Visitors can take in the sights and sounds of more than 300 years of Welsh industry at the National Waterfront Museum.
The museum is an impressive-looking place, being housed in spectacular fashion in a listed waterfront warehouse linked to a new, ultra-modern slate and glass building. In total, there are 15 themed galleries, each telling the story of a different aspect of a crucial period in history using a mix of touchscreen technology and real objects, enabling visitors to be in charge of tracing their own experience of the fascinating--and still evolving--story of industrial Wales.
The galleries cover a broad range of topics such as energy, the sea, metals and coal. In each case, the information boards provide historical context, while plenty of exhibits, such as the M A James, a beautiful model of a slate schooner from Portmadog built in 1900, add meat to the bones.
One of the most prominent displays is a replica of the Penydarren locomotive. It is a copy of the pioneering tram-road locomotive built in 1803-04 by the Cornishman Richard Trevithick for the Penydarren ironworks at Merthyr Tydfil. On 21 February 1804, this locomotive ran on the nine-mile tramway from Penydarren to Abercynon, hauling a load of 10 tonnes of iron and about 70 people who hitched an unofficial ride. This was the first successful journey made by a steam locomotive on rails and initiated a worldwide revolution in transport.
The replica has been abroad twice to celebrate the 150th anniversaries of the Dutch and German state railway systems.
Then there is the Robin Goch, a 1907 monoplane built by Cardiff engineer Charles Horace Watkins, one of the very few survivors of pre-1914 aircraft built by practical amateurs. It joined the collections at the National Museum of Wales in 1995 from RAF St Athan and was one of the first objects to be installed in the museum.
Outside in the courtyard garden, meanwhile, is Britain's only surviving canal boat weighing machine, made in Pontypridd in 1834 and capable of weighing boats up to 40 tonnes to enable tolls to be calculated.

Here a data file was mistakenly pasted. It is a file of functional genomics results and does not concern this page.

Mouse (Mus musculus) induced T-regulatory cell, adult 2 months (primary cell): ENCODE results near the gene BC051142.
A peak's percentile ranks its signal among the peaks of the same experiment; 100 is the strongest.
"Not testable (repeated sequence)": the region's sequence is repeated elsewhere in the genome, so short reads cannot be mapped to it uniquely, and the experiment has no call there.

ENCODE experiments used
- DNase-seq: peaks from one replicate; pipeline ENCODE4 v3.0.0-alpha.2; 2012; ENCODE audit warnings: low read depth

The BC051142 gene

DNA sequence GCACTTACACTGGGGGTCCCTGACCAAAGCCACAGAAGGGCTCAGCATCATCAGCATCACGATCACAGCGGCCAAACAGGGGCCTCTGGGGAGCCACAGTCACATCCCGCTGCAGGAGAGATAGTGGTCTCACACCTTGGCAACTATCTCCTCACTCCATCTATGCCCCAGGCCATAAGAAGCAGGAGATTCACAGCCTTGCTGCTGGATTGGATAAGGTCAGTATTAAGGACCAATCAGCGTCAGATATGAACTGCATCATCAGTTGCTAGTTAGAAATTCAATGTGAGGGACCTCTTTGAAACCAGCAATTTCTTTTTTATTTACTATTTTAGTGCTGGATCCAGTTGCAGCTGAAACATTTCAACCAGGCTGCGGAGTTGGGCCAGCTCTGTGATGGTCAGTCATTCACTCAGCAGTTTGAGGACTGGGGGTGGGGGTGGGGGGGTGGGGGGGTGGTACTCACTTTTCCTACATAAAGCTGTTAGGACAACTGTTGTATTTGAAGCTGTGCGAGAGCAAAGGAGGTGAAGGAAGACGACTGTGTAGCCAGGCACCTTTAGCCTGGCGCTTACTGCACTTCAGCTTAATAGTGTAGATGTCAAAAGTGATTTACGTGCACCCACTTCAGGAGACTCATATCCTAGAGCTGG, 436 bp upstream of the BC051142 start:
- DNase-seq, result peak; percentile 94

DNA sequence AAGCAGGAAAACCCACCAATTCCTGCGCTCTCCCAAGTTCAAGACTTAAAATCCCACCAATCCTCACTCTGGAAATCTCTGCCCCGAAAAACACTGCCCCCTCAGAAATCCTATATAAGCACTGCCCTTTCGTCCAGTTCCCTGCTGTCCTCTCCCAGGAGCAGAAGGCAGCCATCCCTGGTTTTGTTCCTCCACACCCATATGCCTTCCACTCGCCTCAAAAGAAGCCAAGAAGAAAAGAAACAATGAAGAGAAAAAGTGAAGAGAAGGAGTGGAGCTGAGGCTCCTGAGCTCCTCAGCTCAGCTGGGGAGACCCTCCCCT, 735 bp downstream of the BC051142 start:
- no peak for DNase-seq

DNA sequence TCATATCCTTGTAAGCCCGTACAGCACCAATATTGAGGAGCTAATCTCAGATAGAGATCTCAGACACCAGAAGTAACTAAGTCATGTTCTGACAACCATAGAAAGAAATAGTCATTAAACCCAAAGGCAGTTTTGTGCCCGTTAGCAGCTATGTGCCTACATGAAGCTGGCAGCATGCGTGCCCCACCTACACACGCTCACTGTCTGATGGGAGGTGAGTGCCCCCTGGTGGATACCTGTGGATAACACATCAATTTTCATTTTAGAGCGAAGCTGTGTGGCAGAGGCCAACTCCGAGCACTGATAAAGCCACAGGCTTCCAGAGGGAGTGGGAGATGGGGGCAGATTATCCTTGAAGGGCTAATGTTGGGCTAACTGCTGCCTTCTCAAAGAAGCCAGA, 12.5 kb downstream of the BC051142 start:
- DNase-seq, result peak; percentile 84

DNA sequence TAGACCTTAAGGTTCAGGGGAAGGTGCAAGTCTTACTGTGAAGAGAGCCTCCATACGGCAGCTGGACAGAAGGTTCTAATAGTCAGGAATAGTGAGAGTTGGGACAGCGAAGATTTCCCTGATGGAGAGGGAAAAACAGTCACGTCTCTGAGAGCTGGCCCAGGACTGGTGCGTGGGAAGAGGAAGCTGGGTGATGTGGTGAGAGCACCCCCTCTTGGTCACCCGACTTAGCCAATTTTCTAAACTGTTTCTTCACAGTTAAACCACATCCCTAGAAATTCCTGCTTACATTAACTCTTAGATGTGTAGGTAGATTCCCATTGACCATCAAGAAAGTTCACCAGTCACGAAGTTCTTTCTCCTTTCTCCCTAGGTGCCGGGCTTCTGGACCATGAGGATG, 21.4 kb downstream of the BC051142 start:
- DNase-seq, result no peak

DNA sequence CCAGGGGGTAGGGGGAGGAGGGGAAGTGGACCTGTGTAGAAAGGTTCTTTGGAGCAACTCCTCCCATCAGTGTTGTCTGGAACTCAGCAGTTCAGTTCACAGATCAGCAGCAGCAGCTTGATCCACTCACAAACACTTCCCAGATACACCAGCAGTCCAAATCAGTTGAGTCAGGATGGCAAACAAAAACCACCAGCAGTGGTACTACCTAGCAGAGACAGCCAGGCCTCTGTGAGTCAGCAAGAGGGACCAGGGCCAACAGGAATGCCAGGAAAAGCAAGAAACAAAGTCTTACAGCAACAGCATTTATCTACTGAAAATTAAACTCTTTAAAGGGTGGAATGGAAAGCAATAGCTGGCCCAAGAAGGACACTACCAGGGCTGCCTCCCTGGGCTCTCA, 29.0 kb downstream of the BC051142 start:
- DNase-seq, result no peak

In addition to displays, the museum houses an extensive research library comprising more than 25,000 volumes and a photographic archive of 40,000 images relating to the industrial, maritime and transport history of Wales. The library also holds technical and instructional works and includes a complete set of Lloyd's Registers from 1836 to the present day (plus selected volumes from 1764 to 1832), and a series of volumes listing the shipwrecks that have occurred around the coast of the British Isles. The library also holds good runs of published lists of working mines and quarries from the 1850s to the present day.
Some serious money has been spent on the National Waterfront Museum in recent years. It's a bright, spacious facility which provides a full day's entertainment. Families are particularly well catered for, with a cafe and a play area.
For more details, see the website: www.museumwales.ac.uk/Swansea
LOOK AND LEARN
FIVE THINGS TO SEE
1 Cultural connections:
Discover the many artists, poets and writers who have drawn inspiration from the industrial communities in Wales.
2 Well armed on the job:
Find out why women working in the Welsh tinplate industry used swords to go about their working day.
3 Small screen:
Watch three mini films about how working life has changed in Wales over the past century. Informative and entertaining.
4 Work of art:
A lovely glass model of a sea anemone in the landscape gallery, produced by Leopold Blaschka and his son, illustrating marine life in Swansea Bay.
5 Monument in metal:
Learn about the massive tinplate rolling mill which operated from 1911 to 1957 at Melingriffith Tinplate Works, Cardiff.
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|Title Annotation:||Worth a detour: PE finds places to go and things to do|
|Publication:||Professional Engineering Magazine|
|Date:||Jun 1, 2015|
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